Intimidation or piracy of obese children does not lead them to lose weight but can lead them to earn


The recently published Weight-based walking is associated with an increase in BMI and fatty mass among children and adolescents at risk of obesity: A longitudinal study is an important document for many well-meaning parents, teachers and doctors who believe the experimental dose can help the child make behavioral changes that will lead him to weight loss.

The authors followed 110 children at risk or overweight or obesity for 8.5 years and watched their weight and their connection with heavy teasing. They found that after adjusting and checking for gender, race, age, socio-economic status, BMI and fatmass, the children who reported the most teasing gained the greatest weight (p≤.007). In a quantified way, the authors found that the fat masses of older children increased by 91% more per year (1.4kg / year) than those who did not report weight-based experiments.

While it is important to note that causality can not be proven here, surely these results match the idea that if any amount of experiment led the children to lose weight, we would see dramatic reductions in child obesity rates because the weight is long and far the number one target of school enemies, even at home, 60% of overweight children reported to be concerned about the same.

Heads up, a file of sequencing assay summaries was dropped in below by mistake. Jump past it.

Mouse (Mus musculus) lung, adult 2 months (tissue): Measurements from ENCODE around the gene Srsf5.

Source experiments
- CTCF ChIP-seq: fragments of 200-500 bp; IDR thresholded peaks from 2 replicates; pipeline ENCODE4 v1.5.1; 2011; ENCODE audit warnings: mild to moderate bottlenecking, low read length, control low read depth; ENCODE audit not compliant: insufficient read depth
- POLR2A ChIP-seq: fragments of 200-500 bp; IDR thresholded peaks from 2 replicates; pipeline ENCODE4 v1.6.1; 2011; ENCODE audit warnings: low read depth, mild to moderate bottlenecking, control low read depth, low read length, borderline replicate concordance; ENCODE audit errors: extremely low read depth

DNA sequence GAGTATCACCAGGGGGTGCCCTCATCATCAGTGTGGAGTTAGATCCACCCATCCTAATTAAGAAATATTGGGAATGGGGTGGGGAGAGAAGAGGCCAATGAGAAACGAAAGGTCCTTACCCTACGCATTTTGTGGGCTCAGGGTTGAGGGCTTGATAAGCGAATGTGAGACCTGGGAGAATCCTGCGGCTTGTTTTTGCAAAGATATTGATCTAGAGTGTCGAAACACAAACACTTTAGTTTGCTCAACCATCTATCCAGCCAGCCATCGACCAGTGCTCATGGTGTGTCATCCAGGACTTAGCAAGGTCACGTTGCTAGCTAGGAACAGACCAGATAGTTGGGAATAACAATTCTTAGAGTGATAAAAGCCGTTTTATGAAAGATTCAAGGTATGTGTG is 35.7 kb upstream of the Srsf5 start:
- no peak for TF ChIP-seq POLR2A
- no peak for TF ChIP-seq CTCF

If you have a child with obesity, unfortunately you can be assured that they will receive a lot of shame, responsibility, fear and intimidation from the world around them and if you are worried about your child's weight, rather than burden it ask yourself what you can do to help your parent, if nothing else, one thing you can of course do is to make your home a safe place where weight is not something that is welcome to joke or comment.

(and if you live in Ottawa and have a child between 5 and 12 whose weight is concerned and you are interested in our parent's office, the Ministry of Health sponsored an in-house Family Reset child obesity treatment program do not hesitate to call us at 613 -730-0264 and book an appointment for a conversation)

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